Despite the recent British October heat record, we're all only too aware that winter is drawing ever closer and that bitter cold snap is just around the corner. It's usually around this time of year that many young people with minimum commitments turn their thoughts to escaping the cold British weather to head off and work in some far-flung, exotic part of the world, with the full intention of spending their winter having fun in the sun.
Landing a job that pays you to travel to some of the world's most exotic destinations sounds like a dream job to most. But it's this precise appeal that has made "jobs abroad" such an ideal breeding ground for crooks to ply their trade. When you add the internet into the fold you realise that it's easier than ever for scam artists to take advantage of easily led young people who desperate to land their dream job overseas in the shortest time possible.
Let's face it, the internet has pretty much replaced the Situations Vacant section of the local paper, particularly when it comes to searching for careers in travel. However, scams are rife on the internet. In fact, job scams in general multiply during tough economic times like these because so many people are desperate for work.
Even with the added security checks that most popular job sites have in place, scammers are able to find creative ways to post false claims. As a jobseeker, you should be cautious and always do some plenty of additional searches and research to back up the claims of any job ad.
Most job sites that specialise in travel positions are legitimate, but even the most popular sites can be prone to exaggerating their claims somewhat! Remember, if it sounds too good to be true, it probably is so always make more enquiries and probe further before making any career defining decisions and particularly before parting with any money.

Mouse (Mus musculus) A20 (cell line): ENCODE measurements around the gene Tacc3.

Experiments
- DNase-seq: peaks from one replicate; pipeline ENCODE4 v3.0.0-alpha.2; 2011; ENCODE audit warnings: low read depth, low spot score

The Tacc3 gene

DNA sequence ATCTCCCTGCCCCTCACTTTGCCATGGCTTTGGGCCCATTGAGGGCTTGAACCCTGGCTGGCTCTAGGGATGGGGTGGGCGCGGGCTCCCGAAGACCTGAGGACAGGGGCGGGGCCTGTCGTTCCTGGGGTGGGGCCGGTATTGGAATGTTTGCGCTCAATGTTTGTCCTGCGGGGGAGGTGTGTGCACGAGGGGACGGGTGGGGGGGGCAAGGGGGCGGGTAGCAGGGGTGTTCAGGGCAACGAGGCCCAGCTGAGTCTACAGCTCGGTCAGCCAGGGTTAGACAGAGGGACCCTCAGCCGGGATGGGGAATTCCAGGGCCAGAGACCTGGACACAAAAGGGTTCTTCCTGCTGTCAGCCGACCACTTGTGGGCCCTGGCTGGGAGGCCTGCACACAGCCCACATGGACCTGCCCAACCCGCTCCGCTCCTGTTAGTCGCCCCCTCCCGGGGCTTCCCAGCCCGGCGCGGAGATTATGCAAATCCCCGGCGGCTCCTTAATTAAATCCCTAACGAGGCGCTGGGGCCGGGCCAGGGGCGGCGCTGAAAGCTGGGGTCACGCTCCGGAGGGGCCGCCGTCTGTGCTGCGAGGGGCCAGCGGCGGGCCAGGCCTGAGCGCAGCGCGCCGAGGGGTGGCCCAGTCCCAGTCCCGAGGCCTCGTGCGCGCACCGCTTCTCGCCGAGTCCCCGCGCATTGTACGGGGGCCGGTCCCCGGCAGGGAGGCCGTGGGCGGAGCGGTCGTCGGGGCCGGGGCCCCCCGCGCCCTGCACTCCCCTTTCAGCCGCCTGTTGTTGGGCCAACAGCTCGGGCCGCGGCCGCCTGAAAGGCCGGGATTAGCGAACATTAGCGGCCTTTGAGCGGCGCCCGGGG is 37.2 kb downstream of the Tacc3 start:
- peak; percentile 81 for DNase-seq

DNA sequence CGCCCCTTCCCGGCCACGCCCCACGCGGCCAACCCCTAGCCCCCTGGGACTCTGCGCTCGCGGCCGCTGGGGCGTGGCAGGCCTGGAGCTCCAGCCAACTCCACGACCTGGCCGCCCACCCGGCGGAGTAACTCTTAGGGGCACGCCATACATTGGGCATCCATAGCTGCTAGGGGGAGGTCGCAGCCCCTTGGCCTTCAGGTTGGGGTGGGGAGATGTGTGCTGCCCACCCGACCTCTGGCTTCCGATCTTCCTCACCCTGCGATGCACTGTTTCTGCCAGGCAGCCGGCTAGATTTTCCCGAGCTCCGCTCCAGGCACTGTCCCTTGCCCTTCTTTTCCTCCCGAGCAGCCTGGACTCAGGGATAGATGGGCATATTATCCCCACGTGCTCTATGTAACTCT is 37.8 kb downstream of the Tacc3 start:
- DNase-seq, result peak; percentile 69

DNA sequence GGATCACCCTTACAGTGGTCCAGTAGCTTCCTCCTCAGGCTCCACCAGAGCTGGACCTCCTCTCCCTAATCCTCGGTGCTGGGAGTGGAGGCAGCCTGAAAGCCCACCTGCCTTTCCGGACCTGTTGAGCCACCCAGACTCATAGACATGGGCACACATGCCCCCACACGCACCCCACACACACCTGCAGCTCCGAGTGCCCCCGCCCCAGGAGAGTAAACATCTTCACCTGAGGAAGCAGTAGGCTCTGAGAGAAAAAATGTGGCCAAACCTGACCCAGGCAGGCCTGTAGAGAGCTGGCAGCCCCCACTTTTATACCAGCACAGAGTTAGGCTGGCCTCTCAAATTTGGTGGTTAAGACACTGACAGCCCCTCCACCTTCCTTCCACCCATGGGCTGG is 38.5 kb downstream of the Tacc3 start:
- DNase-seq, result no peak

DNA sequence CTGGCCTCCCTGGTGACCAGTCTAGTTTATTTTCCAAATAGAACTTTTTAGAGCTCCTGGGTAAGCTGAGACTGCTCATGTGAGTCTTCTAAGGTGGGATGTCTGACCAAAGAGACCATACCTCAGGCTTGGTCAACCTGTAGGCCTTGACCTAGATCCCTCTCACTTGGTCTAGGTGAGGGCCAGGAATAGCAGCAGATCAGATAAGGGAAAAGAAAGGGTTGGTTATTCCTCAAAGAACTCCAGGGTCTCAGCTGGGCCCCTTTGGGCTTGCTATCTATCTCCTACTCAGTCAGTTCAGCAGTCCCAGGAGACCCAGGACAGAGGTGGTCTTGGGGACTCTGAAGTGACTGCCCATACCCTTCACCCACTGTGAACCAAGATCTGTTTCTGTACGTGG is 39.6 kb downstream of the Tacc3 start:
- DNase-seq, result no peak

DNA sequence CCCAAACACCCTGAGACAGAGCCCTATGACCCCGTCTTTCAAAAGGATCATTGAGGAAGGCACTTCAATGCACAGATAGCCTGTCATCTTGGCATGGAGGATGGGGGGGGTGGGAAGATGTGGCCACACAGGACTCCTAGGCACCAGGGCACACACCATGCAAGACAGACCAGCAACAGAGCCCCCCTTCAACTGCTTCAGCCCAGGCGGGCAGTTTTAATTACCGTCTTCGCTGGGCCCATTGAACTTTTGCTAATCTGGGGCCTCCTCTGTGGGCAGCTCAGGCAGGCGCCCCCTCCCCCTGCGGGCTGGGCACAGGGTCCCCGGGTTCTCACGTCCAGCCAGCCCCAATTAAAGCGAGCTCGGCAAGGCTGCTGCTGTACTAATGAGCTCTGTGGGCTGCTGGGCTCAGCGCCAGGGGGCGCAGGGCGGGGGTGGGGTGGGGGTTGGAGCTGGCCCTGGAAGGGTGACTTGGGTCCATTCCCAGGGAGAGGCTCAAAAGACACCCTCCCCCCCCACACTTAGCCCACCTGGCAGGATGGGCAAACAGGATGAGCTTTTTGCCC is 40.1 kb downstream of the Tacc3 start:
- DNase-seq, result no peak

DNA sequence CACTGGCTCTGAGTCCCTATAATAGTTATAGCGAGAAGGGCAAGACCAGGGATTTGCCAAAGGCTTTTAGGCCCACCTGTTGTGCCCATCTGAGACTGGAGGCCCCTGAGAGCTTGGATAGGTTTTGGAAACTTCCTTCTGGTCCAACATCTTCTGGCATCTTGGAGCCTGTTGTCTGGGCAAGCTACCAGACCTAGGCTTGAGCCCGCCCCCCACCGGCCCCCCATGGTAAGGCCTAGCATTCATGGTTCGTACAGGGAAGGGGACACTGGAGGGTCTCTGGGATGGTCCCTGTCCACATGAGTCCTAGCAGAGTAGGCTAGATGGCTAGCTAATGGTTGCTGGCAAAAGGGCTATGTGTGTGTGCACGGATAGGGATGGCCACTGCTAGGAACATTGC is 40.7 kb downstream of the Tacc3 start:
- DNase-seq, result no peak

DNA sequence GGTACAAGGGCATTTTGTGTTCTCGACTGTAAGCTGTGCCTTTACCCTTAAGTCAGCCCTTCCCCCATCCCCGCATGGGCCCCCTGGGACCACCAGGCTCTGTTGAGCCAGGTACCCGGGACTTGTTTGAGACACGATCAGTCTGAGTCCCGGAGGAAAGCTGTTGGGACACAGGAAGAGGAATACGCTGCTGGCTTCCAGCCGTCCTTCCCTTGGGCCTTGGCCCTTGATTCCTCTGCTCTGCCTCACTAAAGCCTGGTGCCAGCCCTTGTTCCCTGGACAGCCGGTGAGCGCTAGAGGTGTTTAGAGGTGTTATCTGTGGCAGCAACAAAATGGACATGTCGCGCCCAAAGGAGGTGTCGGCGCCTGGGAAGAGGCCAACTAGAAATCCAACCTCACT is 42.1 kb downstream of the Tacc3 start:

Here are some tips to make your online travel job-hunting scam-free.
Recruiters or job sites that ask for money in exchange for a job are a big red flag.
Disguised as a recruitment agency, these crooks con unwitting job seekers to pay hundreds of pounds for services (work permits, visas, uniforms, etc.) with the promise of a "dream job" abroad. Unfortunately after you pay the fees, the communication usually stops and the criminals disappear along with your money and you also realise there was never a job in the first place.
Remember, legitimate recruitment agencies will never charge an applicant a fee because they are already getting paid a fee by the employer.
Avoid revealing your personal information to sites if you are not certain of their authenticity.
Many scam travel job sites don't bother giving detailed information. They are usually sketchy at best and contain grammatical errors and poor English but will still request your personal information. If the description is vague and unclear, it is highly likely that it is a scam.
To avoid identity theft, never give out any personal data such as address, phone numbers, birth date, social security number and passport number on online applications. Criminals will use your information to get fake credit cards and loans in your name.
Free email accounts - signs of an untrustworthy company.
All companies have their own web addresses, and legitimate job offers would always use a professional company email address for any communication. So, if the email or contact information contains a free email address such as Yahoo, Hotmail or Gmail, then the ad is likely to be fake.
If you're looking for your dream job abroad to get away from the cold British winter just tread with caution and once again, remember that old classic adage, "if it sounds too good to be true... it probably is."
Neil Maxwell-Keys is the founder of Careers For Travel, which offers certified e-learning courses for people who want to get paid to travel the world by working in the cruise, aviation and superyacht industries.
For more information about their range of home study e-learn courses visit http://www.CareersForTravel.com
Follow Neil Maxwell-Keys on Twitter: www.twitter.com/Careers4Travel